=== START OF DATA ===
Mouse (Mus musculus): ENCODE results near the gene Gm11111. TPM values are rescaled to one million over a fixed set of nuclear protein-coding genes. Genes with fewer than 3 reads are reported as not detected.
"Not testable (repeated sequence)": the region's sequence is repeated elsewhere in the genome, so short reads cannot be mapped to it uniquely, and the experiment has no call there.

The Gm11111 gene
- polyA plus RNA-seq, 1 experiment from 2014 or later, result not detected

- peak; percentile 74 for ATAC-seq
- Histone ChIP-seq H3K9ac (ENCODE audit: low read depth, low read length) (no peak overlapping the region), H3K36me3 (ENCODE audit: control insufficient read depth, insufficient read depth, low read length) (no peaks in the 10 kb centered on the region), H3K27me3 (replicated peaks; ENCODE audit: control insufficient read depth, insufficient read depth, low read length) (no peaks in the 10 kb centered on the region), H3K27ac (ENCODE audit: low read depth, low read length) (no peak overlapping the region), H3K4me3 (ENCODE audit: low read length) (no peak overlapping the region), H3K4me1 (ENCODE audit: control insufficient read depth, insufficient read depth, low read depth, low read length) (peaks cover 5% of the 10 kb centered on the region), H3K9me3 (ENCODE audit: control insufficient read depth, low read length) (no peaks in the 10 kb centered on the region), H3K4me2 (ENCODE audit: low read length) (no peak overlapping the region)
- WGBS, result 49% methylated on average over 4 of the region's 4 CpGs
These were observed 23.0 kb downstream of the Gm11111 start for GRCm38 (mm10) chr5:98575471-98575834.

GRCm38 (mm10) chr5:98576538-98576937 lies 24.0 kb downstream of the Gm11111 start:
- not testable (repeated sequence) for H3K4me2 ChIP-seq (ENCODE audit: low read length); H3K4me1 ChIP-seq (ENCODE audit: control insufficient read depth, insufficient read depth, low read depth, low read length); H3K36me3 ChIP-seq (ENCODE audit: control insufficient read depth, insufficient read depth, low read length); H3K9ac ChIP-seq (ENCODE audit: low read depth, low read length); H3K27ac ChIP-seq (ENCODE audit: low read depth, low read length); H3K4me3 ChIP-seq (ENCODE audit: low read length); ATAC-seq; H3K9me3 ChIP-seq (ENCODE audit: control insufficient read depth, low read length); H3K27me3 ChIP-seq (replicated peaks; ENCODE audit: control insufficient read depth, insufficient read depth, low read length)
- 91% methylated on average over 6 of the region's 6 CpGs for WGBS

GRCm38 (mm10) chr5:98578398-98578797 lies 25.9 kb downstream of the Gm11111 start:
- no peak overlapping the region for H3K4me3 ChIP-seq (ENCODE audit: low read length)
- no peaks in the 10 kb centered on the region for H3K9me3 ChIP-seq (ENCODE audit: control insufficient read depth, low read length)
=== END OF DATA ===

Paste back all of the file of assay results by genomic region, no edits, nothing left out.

Mouse (Mus musculus): ENCODE results near the gene Gm11111. TPM values are rescaled to one million over a fixed set of nuclear protein-coding genes. Genes with fewer than 3 reads are reported as not detected.
"Not testable (repeated sequence)": the region's sequence is repeated elsewhere in the genome, so short reads cannot be mapped to it uniquely, and the experiment has no call there.

The Gm11111 gene
- polyA plus RNA-seq, 1 experiment from 2014 or later, result not detected

- peak; percentile 74 for ATAC-seq
- Histone ChIP-seq H3K9ac (ENCODE audit: low read depth, low read length) (no peak overlapping the region), H3K36me3 (ENCODE audit: control insufficient read depth, insufficient read depth, low read length) (no peaks in the 10 kb centered on the region), H3K27me3 (replicated peaks; ENCODE audit: control insufficient read depth, insufficient read depth, low read length) (no peaks in the 10 kb centered on the region), H3K27ac (ENCODE audit: low read depth, low read length) (no peak overlapping the region), H3K4me3 (ENCODE audit: low read length) (no peak overlapping the region), H3K4me1 (ENCODE audit: control insufficient read depth, insufficient read depth, low read depth, low read length) (peaks cover 5% of the 10 kb centered on the region), H3K9me3 (ENCODE audit: control insufficient read depth, low read length) (no peaks in the 10 kb centered on the region), H3K4me2 (ENCODE audit: low read length) (no peak overlapping the region)
- WGBS, result 49% methylated on average over 4 of the region's 4 CpGs
These were observed 23.0 kb downstream of the Gm11111 start for GRCm38 (mm10) chr5:98575471-98575834.

GRCm38 (mm10) chr5:98576538-98576937 lies 24.0 kb downstream of the Gm11111 start:
- not testable (repeated sequence) for H3K4me2 ChIP-seq (ENCODE audit: low read length); H3K4me1 ChIP-seq (ENCODE audit: control insufficient read depth, insufficient read depth, low read depth, low read length); H3K36me3 ChIP-seq (ENCODE audit: control insufficient read depth, insufficient read depth, low read length); H3K9ac ChIP-seq (ENCODE audit: low read depth, low read length); H3K27ac ChIP-seq (ENCODE audit: low read depth, low read length); H3K4me3 ChIP-seq (ENCODE audit: low read length); ATAC-seq; H3K9me3 ChIP-seq (ENCODE audit: control insufficient read depth, low read length); H3K27me3 ChIP-seq (replicated peaks; ENCODE audit: control insufficient read depth, insufficient read depth, low read length)
- 91% methylated on average over 6 of the region's 6 CpGs for WGBS

GRCm38 (mm10) chr5:98578398-98578797 lies 25.9 kb downstream of the Gm11111 start:
- no peak overlapping the region for H3K4me3 ChIP-seq (ENCODE audit: low read length)
- no peaks in the 10 kb centered on the region for H3K9me3 ChIP-seq (ENCODE audit: control insufficient read depth, low read length)